Salute! Trinchero Napa Valley is Rich in Italian History

Trinchero glasses

Our tasting at Trinchero Napa Valley included several Cabernets, a Sauvignon Blanc and a Petit Verdot.

My last name ends in a vowel, and I am a bona fide sucker for stories of Italian immigrants like those in my family, arriving in New York City in search of their dreams. In the case of the Trincheros, that journey took them through the glamourous Grand Central Station and then out west, to the rolling hills of Napa to capitalize on their strong wine-making skills from back home. The estate now owns Folie a Duex, Napa Cellars, Sutter Home (where for better or worse, one of the Trinchero sons is credited for creating White Zinfandel, still a huge seller), and Trinchero Napa Valley, where we visited on this trip having an amazing time at Benziger and Robert Mondavi. Sutter Home was the family’s original, which they purchased in 1948. At first, they sold wines to their neighbors, who would drop by with their own barrels, bottles, jugs (or whatever else was lying around). But after Prohibition, everything really took off. These days, there is a much different scene at the more mass market Sutter Home and the brand-new hospitality center and tasting room at the Estate’s highest-level winery, Trinchero Napa Valley in St. Helena. The 22-acre site is an ode to the family’s history, down to the loads of personal photos, mementos and letters — and the men’s and women’s room labeled only “Mario” and “Mary,” after the late patriarchs.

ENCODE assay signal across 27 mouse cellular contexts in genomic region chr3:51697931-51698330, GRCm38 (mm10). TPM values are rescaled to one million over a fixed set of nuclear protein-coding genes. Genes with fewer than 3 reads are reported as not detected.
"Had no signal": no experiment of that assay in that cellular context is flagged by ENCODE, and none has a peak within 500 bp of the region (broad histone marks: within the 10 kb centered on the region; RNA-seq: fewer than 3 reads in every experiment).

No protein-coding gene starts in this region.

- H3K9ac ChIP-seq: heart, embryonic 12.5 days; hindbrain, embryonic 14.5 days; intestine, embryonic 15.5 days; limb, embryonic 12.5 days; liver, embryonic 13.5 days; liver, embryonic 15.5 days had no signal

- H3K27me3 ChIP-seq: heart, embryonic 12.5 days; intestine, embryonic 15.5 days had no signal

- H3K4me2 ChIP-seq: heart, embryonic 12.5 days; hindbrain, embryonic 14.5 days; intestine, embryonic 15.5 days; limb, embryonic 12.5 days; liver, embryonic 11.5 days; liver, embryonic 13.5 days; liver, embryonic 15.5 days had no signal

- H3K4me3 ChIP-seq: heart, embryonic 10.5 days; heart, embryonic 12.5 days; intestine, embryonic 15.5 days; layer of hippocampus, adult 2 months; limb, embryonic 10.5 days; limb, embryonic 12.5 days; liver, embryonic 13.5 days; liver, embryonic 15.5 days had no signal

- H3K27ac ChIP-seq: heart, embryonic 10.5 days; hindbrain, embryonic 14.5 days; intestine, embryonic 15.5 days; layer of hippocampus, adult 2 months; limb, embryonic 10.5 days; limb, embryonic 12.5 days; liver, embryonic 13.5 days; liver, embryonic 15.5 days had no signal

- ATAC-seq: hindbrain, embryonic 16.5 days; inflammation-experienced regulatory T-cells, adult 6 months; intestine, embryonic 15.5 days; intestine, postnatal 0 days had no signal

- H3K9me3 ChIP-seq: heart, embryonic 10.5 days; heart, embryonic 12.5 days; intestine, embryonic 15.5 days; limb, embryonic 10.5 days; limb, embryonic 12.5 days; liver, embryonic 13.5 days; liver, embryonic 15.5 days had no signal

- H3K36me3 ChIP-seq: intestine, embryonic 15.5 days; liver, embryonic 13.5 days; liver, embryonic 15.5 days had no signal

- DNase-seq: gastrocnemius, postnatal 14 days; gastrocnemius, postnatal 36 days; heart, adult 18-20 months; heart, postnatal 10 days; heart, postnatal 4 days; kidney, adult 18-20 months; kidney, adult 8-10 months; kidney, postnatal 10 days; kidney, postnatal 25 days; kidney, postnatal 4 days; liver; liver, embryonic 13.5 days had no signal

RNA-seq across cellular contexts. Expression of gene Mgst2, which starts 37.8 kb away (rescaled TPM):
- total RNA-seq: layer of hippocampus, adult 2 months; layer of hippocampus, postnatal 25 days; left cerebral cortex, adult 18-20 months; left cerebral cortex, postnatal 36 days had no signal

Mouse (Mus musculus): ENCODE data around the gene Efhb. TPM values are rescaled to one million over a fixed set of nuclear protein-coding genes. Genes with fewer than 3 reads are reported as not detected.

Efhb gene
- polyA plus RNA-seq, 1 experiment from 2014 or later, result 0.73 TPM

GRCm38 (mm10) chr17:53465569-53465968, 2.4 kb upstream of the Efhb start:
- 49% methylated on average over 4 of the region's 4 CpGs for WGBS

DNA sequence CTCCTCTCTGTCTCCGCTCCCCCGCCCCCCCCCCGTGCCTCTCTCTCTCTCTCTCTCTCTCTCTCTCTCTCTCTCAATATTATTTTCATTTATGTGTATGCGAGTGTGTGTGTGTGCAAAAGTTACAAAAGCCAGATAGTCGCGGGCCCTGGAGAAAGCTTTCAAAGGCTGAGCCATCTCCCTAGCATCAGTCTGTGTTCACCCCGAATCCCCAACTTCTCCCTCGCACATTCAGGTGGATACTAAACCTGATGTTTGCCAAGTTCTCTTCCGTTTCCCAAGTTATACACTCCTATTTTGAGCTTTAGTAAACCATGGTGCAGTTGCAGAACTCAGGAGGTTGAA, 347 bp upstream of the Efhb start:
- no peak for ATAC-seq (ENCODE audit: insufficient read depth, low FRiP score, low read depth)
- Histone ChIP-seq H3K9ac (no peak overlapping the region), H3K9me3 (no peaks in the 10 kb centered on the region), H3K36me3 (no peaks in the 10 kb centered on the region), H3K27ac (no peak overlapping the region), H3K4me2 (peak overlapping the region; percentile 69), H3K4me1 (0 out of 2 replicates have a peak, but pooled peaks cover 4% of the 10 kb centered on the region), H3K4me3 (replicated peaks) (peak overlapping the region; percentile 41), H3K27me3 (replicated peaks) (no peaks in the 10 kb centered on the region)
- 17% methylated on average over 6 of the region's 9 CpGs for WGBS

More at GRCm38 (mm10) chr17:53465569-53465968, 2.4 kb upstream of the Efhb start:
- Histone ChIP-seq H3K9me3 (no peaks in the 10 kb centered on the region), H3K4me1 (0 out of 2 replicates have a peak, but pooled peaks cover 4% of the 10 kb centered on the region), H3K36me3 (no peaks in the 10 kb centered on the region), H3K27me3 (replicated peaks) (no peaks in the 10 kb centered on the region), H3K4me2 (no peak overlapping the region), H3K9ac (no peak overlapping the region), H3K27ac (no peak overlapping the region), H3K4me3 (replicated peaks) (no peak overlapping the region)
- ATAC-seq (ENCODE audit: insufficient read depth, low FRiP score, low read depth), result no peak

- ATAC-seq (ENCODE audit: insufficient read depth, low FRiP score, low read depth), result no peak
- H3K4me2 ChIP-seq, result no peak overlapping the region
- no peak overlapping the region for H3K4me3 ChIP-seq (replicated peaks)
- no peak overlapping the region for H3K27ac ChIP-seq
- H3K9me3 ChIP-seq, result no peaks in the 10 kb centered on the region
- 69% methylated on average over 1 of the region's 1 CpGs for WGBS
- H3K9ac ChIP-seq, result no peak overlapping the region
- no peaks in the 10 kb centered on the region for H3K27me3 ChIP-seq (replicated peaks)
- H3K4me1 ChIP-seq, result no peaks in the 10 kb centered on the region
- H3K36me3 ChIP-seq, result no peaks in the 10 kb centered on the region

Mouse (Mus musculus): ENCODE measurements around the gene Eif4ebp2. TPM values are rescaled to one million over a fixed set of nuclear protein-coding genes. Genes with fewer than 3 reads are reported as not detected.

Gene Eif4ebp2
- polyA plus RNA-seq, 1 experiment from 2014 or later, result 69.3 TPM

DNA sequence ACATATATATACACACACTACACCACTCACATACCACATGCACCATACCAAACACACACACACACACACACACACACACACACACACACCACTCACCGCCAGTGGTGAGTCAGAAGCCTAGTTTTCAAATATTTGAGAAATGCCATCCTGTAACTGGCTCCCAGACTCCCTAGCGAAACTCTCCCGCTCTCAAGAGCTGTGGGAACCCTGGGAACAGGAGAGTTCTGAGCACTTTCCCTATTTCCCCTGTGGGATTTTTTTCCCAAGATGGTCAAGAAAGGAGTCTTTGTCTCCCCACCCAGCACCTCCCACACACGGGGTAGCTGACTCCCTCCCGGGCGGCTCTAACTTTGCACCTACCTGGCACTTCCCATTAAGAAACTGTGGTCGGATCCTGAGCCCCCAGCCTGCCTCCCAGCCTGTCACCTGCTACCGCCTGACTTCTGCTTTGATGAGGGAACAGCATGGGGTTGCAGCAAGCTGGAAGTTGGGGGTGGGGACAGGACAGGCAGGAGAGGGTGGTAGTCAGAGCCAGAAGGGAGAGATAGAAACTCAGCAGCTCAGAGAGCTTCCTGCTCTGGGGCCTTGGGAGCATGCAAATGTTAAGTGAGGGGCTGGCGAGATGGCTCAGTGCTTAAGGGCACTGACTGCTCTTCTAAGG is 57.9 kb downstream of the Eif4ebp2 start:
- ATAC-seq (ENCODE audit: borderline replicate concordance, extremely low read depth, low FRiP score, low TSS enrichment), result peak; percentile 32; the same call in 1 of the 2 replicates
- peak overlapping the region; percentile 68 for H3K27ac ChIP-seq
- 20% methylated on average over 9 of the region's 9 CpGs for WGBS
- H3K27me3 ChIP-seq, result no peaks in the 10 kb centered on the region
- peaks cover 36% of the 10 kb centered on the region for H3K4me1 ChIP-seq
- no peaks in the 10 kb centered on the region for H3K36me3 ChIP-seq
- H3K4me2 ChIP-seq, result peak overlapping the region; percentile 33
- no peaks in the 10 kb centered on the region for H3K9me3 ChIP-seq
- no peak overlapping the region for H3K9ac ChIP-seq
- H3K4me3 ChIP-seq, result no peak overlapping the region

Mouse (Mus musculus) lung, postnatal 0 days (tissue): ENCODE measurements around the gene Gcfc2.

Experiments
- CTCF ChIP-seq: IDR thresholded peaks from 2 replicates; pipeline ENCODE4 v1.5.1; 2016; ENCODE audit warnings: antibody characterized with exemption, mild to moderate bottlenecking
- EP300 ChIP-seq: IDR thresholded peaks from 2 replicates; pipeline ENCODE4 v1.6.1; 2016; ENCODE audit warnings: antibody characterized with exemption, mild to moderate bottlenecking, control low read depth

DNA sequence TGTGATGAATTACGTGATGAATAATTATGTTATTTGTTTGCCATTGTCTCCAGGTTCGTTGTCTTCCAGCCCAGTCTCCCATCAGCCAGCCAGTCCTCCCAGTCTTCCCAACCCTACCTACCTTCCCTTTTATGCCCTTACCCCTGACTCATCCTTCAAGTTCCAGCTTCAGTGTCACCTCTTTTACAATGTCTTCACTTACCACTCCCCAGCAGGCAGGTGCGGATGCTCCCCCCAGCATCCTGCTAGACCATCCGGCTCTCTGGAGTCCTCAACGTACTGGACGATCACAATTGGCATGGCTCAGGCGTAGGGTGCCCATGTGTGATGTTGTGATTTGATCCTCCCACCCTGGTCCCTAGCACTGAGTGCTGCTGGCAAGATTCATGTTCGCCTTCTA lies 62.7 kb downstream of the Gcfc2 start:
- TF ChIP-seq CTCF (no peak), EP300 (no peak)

The winery is still family-owned, with Mario and Mary’s sons, Bob (the very son who invented White Zinfandel) and Roger, serving as chairman and CEO.

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